Occasionally the challenge of moving around in time comes up in my writing workshop. We write essays triggered by themes, rather than strict chronology, so naturally we end up with a crazy quilt of pieces about different times, places, and people in our lives. How to patch the quilt together so it makes sense?
A book I read recently used time as an extraordinary literary device. Waiting for Snow in Havana: Confessions of a Cuban Boy by Carlos Eire is about a childhood in 1950s Havana, centered on Carlos Eire’s experience as part of the Pedro Pan airlift of children that brought him to America in 1959.
The New Yorker review says: “His deeply moving memoir describes his life before Castro, among the aristocracy of old Cuba—his father, a judge, believed himself to be the reincarnation of Louis XVI—and, later, in America, where he turned from a child of privilege into a Lost Boy. Eire’s tone is so urgent and so vividly personal (he is even nostalgic about Havana’s beautiful blue clouds of DDT) that his unsparing indictments of practically everyone concerned, including himself, seem all the more remarkable.”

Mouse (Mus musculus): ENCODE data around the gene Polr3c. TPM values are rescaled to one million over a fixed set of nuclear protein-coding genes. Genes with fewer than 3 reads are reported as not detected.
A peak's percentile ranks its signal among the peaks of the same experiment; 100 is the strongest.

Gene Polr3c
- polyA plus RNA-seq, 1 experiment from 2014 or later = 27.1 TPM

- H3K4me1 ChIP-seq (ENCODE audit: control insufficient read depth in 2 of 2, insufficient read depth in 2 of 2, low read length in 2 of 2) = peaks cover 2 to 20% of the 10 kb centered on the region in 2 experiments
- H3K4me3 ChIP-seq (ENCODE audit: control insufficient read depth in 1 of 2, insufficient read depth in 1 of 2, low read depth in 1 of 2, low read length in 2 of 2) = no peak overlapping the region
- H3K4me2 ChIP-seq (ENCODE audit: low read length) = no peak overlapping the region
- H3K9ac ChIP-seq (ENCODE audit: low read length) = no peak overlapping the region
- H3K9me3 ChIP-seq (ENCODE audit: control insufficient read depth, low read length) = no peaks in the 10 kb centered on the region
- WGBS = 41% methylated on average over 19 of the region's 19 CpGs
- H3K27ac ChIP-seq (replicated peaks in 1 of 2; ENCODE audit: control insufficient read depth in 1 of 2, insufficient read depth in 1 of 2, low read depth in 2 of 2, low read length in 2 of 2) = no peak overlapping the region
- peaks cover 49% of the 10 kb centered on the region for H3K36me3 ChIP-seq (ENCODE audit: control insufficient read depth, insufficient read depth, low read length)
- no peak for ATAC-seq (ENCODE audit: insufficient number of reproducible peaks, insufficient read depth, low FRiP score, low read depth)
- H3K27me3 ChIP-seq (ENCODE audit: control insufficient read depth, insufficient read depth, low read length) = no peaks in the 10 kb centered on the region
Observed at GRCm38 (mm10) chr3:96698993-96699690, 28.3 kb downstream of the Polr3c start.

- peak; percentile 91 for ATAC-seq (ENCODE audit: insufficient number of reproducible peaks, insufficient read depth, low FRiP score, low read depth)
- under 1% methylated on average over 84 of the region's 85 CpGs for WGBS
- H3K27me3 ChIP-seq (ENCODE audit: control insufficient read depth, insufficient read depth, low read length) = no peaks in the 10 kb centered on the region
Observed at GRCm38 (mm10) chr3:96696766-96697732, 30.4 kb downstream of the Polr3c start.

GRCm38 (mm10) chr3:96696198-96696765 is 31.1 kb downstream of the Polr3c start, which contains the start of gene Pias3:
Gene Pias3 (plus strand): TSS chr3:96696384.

I’m a fan of childhood memoirs, and the sub-genre, the Awful Childhood memoir. One reason I love these books is a child’s ability to report on the imperfections of adults without judging, simply because whatever the family’s adults do represents “normal” from a child’s point of view. Carlos Eire’s experience of Paradise Lost could well qualify for that sub-genre. I loved the book for the author’s detailed and lively recreations of life both before and after the move, as well as those “unsparing indictments.”
But what really struck me about Eire’s story was the way he told it–with such fluidity about time. From page one we know the blow is coming–he will be forced to leave his beloved world. The mystery for us is not what will happen, but when and how. Even as the author dances around it, flashing forward to life in America and back to his Cuban idyll, he keeps us focused on that pivotal moment like spectators at a boxing match, watching for the K.O. punch.
I didn’t know a story could be told compellingly from multiple time periods until I read Waiting for Snow in Havana. It left me intrigued by the possibilities of taking apart the impersonal march of time, then stitching it back together in a design of one’s own making.